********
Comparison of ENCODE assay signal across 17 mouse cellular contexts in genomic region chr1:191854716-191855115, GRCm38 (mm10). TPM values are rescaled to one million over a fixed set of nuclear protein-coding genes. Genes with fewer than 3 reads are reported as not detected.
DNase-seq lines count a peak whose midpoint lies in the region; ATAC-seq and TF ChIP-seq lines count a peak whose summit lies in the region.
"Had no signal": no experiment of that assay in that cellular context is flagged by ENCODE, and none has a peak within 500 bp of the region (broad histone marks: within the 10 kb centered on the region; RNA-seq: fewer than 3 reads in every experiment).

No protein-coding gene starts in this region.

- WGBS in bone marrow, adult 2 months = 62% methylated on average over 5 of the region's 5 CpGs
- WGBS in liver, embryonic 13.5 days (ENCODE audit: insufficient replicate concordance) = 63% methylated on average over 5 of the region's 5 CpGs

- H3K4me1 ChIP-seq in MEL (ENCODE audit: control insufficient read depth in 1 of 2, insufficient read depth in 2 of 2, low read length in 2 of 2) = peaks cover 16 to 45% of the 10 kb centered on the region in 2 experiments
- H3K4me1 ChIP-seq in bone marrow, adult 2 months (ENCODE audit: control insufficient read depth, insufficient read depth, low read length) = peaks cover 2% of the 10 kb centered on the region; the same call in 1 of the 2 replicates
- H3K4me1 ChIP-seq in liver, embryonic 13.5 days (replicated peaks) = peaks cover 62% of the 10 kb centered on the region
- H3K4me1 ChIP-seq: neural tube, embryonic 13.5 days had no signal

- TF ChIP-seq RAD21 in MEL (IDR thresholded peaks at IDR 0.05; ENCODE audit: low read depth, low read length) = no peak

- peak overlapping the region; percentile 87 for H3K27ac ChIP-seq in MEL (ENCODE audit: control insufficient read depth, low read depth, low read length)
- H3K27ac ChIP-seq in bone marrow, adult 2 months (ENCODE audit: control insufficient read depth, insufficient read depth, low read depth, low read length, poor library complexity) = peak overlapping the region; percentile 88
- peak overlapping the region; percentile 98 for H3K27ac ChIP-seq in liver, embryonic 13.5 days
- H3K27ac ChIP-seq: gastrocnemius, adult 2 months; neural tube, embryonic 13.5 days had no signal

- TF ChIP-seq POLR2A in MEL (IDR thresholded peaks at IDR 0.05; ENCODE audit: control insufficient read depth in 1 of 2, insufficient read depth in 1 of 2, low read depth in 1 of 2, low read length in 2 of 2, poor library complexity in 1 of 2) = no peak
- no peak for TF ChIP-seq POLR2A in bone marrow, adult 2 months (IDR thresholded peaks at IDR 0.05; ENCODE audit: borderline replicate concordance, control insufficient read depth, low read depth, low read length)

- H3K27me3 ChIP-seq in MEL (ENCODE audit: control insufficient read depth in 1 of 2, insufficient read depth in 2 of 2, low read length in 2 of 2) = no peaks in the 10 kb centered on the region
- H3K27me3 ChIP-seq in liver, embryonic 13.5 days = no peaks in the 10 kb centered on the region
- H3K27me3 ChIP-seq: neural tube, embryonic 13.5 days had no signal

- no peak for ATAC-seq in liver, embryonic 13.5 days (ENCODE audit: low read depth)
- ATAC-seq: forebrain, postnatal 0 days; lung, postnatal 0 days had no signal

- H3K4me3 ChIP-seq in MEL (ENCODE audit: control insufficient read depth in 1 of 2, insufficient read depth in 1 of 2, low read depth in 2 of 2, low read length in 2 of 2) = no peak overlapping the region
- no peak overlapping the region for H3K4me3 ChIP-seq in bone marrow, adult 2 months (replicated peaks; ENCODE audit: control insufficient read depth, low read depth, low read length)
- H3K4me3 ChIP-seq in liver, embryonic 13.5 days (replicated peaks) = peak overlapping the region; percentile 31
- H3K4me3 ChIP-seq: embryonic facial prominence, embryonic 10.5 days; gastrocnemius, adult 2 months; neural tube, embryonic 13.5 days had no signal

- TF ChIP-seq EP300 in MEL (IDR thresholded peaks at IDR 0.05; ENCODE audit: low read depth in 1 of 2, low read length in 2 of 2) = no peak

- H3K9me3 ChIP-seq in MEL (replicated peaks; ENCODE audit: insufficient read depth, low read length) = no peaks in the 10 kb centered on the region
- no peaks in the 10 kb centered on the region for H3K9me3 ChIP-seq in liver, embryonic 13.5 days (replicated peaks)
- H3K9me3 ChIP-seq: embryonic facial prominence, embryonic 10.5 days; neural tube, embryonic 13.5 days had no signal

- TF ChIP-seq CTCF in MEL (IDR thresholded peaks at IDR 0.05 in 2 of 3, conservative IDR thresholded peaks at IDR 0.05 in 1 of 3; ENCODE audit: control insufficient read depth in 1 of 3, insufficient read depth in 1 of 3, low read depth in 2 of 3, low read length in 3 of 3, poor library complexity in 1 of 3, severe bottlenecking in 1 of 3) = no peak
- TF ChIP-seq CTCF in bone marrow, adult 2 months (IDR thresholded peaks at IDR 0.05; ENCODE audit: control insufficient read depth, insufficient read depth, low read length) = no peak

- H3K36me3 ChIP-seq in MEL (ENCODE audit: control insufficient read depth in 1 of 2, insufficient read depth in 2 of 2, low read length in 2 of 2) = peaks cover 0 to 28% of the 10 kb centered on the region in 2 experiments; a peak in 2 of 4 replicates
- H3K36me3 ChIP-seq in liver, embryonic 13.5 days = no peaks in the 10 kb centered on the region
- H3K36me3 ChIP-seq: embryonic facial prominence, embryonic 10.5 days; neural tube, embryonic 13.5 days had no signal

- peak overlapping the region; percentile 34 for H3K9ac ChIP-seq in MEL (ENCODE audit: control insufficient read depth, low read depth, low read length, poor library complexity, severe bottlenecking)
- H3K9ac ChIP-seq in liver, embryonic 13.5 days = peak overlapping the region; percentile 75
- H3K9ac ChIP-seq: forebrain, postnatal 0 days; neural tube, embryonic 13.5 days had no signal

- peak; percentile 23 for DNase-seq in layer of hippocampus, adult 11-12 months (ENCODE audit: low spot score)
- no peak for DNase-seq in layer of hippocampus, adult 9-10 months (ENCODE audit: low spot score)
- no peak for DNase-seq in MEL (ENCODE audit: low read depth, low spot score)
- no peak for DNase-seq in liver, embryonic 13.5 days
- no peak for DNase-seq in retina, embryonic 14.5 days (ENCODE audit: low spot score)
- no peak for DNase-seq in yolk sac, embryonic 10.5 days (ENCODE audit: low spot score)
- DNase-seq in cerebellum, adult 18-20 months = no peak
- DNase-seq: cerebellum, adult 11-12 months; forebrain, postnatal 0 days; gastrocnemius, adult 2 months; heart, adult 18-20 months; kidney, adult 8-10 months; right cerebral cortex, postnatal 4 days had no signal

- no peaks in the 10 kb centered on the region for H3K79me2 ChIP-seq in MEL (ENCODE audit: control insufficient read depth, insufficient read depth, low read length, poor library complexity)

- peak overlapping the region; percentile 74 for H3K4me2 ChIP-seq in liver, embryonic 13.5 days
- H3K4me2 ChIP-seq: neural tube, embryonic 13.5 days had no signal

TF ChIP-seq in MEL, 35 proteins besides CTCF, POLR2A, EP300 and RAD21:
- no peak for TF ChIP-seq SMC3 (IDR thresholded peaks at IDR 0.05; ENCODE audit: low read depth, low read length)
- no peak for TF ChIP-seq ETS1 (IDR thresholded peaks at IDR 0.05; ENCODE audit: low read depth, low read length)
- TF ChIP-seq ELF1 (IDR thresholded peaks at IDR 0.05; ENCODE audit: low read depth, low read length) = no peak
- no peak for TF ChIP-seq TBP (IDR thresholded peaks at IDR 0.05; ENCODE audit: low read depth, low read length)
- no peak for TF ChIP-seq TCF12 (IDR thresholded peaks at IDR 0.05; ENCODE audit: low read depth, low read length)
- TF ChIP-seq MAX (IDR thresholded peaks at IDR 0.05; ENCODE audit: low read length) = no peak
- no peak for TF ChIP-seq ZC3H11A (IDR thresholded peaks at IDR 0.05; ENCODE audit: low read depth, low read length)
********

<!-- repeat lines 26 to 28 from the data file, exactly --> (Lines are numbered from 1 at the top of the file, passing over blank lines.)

- H3K4me3 ChIP-seq: embryonic facial prominence, embryonic 10.5 days; gastrocnemius, adult 2 months; neural tube, embryonic 13.5 days had no signal

- TF ChIP-seq EP300 in MEL (IDR thresholded peaks at IDR 0.05; ENCODE audit: low read depth in 1 of 2, low read length in 2 of 2) = no peak

- H3K9me3 ChIP-seq in MEL (replicated peaks; ENCODE audit: insufficient read depth, low read length) = no peaks in the 10 kb centered on the region